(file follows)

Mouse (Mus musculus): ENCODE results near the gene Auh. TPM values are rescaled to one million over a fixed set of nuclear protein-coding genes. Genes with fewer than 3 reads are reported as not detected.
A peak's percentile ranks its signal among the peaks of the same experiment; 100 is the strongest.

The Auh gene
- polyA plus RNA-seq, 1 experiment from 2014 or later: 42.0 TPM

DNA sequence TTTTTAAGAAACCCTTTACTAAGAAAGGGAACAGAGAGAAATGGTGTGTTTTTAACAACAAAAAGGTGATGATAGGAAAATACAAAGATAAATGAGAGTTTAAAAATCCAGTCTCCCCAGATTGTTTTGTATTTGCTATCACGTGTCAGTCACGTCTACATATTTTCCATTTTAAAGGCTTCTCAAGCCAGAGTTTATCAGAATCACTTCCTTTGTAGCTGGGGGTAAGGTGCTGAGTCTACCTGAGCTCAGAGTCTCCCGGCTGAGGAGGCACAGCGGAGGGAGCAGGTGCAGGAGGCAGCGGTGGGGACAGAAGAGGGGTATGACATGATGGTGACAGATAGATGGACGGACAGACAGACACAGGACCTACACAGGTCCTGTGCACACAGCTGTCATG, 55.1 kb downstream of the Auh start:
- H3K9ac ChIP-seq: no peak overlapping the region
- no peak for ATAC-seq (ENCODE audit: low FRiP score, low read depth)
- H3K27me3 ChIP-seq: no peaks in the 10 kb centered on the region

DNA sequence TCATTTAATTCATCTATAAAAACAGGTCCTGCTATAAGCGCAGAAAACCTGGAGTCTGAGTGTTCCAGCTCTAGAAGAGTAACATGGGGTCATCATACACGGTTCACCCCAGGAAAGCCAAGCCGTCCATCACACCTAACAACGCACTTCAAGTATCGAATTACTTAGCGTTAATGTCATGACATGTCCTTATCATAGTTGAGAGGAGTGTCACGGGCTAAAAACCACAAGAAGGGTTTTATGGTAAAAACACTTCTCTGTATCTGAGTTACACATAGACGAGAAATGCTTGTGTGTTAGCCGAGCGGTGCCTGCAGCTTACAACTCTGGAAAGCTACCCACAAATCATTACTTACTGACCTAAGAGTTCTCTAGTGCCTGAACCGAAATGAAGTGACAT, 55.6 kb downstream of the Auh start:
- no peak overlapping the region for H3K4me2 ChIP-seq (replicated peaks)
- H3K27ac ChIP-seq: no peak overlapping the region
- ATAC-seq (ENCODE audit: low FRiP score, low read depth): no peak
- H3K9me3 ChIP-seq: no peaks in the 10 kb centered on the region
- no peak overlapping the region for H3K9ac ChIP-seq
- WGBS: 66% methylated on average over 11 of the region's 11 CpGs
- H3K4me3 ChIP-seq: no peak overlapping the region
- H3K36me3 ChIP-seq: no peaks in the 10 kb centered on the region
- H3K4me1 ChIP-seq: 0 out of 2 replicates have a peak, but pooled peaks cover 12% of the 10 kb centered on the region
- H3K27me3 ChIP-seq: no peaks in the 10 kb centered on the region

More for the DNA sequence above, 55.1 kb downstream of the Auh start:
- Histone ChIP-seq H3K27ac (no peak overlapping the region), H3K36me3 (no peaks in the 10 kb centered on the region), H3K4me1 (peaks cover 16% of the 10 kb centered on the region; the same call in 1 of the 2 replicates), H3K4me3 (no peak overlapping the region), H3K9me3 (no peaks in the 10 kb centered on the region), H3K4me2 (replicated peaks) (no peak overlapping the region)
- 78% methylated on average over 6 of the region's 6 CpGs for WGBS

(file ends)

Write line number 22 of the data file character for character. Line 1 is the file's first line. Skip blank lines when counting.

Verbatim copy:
- 78% methylated on average over 6 of the region's 6 CpGs for WGBS